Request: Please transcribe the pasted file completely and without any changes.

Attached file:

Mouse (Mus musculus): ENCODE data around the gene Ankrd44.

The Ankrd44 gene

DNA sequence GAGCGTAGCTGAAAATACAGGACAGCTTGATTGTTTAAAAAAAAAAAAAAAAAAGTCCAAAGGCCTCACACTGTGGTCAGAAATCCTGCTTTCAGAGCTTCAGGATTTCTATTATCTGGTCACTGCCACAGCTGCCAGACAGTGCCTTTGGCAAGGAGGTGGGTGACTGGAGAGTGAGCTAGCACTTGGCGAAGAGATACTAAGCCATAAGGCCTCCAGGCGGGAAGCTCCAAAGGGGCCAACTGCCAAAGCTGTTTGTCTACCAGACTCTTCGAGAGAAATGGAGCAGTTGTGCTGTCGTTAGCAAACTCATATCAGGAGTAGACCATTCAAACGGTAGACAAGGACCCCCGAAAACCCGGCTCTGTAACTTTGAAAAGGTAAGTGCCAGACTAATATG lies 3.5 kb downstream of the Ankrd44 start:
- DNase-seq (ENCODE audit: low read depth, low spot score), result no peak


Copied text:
Mouse (Mus musculus): ENCODE data around the gene Ankrd44.

The Ankrd44 gene

DNA sequence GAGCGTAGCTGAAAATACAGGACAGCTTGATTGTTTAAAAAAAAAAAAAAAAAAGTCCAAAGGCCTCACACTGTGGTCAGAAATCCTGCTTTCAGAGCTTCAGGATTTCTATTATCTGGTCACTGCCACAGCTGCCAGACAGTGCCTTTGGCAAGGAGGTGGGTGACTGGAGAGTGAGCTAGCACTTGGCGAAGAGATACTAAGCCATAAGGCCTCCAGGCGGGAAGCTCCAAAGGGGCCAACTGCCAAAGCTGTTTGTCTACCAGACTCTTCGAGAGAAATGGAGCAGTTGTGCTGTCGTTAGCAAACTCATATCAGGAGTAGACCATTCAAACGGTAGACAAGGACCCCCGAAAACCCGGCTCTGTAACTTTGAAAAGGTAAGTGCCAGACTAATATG lies 3.5 kb downstream of the Ankrd44 start:
- DNase-seq (ENCODE audit: low read depth, low spot score), result no peak